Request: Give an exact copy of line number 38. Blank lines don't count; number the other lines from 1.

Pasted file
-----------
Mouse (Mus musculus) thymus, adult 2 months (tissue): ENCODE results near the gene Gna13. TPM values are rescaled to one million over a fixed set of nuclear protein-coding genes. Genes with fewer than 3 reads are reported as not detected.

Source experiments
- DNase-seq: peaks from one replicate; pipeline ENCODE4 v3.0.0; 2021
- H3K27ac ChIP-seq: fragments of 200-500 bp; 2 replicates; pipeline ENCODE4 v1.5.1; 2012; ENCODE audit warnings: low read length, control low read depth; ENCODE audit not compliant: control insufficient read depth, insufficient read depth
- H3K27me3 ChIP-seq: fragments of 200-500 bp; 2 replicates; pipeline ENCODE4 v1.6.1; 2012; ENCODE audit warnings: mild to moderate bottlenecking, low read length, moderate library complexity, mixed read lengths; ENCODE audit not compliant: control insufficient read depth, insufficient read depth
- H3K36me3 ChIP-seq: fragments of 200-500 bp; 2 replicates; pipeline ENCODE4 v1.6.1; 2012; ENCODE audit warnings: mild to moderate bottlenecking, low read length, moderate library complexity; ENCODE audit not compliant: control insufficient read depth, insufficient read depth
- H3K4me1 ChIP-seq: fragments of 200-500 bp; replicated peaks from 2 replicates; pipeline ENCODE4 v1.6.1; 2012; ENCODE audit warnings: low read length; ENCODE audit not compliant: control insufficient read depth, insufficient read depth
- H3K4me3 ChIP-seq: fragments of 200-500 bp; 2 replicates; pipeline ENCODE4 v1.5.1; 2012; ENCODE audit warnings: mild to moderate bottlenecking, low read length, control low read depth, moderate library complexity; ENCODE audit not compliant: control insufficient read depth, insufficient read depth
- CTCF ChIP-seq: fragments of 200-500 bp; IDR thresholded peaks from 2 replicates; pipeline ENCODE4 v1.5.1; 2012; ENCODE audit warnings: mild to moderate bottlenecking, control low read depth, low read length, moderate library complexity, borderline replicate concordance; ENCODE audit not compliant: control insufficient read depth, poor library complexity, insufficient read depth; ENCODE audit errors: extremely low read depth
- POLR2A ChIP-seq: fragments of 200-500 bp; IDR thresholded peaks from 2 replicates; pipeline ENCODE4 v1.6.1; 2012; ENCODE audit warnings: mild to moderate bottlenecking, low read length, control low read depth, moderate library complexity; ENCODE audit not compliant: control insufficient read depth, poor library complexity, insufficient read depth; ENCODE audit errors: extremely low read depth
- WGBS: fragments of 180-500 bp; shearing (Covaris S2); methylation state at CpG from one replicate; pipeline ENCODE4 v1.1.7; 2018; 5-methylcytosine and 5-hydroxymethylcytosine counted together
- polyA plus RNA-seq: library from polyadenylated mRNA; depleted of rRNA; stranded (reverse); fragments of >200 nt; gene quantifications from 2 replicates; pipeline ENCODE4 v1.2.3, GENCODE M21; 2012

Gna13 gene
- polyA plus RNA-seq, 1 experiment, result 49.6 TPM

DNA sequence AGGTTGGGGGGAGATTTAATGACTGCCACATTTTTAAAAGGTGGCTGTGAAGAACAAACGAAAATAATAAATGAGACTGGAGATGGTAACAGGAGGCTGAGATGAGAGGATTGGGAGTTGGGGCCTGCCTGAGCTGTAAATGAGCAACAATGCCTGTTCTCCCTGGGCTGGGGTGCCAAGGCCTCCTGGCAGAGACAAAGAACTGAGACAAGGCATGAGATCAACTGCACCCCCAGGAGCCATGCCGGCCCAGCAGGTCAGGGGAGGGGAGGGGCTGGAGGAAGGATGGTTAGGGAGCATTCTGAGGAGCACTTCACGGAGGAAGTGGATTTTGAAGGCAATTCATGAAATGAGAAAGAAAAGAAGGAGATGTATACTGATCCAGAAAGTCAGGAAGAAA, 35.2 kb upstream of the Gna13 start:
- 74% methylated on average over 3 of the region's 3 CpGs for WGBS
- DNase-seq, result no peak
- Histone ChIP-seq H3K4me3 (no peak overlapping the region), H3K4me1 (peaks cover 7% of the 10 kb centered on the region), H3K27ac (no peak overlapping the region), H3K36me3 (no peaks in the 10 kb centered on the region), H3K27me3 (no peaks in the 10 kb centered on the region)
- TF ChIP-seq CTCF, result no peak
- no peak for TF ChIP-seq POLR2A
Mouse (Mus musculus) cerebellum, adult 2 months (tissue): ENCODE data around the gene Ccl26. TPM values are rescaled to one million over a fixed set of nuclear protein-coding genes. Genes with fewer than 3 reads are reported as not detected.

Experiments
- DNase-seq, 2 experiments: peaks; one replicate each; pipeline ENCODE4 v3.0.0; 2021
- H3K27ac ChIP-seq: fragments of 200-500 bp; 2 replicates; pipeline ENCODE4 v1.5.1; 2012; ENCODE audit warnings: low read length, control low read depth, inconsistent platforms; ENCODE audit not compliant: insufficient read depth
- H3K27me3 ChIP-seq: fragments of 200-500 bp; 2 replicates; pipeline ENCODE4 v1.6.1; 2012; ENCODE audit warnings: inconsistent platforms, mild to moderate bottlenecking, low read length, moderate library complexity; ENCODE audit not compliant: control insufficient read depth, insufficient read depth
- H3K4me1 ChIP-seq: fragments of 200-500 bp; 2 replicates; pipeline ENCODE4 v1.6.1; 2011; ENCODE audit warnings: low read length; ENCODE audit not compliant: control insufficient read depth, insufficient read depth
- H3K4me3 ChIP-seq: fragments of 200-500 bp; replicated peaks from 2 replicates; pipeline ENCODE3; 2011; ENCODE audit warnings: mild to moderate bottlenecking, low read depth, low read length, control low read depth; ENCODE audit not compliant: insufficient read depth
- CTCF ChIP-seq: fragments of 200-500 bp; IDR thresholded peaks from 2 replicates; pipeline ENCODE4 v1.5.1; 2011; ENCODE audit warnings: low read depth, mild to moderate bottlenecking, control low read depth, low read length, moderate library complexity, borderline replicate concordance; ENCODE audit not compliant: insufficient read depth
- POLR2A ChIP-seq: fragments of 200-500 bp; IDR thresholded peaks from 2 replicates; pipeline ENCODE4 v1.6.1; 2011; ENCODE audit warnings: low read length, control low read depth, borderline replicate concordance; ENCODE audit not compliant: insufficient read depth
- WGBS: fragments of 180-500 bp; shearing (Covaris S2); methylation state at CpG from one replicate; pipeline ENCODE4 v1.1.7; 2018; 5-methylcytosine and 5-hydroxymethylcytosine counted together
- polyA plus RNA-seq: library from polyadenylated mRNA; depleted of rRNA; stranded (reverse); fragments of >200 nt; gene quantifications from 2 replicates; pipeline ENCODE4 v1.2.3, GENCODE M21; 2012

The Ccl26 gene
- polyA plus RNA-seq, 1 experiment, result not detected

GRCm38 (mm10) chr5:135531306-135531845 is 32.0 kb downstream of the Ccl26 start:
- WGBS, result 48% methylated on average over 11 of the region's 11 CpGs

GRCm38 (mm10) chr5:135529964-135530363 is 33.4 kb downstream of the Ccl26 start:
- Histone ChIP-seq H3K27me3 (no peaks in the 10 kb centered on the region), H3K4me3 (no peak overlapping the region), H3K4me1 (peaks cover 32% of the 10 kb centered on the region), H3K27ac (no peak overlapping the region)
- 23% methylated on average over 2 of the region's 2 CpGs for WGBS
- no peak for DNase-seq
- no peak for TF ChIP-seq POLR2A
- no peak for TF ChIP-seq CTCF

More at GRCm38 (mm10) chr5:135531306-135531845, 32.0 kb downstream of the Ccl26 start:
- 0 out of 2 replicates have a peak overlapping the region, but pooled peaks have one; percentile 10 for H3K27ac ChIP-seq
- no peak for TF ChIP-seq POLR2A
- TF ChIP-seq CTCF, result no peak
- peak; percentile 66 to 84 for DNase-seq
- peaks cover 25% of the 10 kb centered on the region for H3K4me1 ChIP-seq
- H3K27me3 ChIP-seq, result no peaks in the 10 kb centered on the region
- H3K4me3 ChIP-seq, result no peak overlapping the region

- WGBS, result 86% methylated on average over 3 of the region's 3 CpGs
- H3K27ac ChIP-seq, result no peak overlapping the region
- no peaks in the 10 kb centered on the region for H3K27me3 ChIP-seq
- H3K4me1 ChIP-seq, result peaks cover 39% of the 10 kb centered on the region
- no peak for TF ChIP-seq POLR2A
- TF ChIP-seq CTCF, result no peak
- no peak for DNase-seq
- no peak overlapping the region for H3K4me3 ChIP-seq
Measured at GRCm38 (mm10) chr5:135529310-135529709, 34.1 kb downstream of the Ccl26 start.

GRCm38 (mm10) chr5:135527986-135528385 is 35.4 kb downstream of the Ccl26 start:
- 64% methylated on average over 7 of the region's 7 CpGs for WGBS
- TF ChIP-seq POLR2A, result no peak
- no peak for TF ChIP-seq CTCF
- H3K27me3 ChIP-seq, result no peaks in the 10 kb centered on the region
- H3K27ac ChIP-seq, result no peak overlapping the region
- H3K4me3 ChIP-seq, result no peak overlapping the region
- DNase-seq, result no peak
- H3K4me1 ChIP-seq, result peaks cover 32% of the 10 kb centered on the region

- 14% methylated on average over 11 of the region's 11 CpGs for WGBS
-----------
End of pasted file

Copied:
- 23% methylated on average over 2 of the region's 2 CpGs for WGBS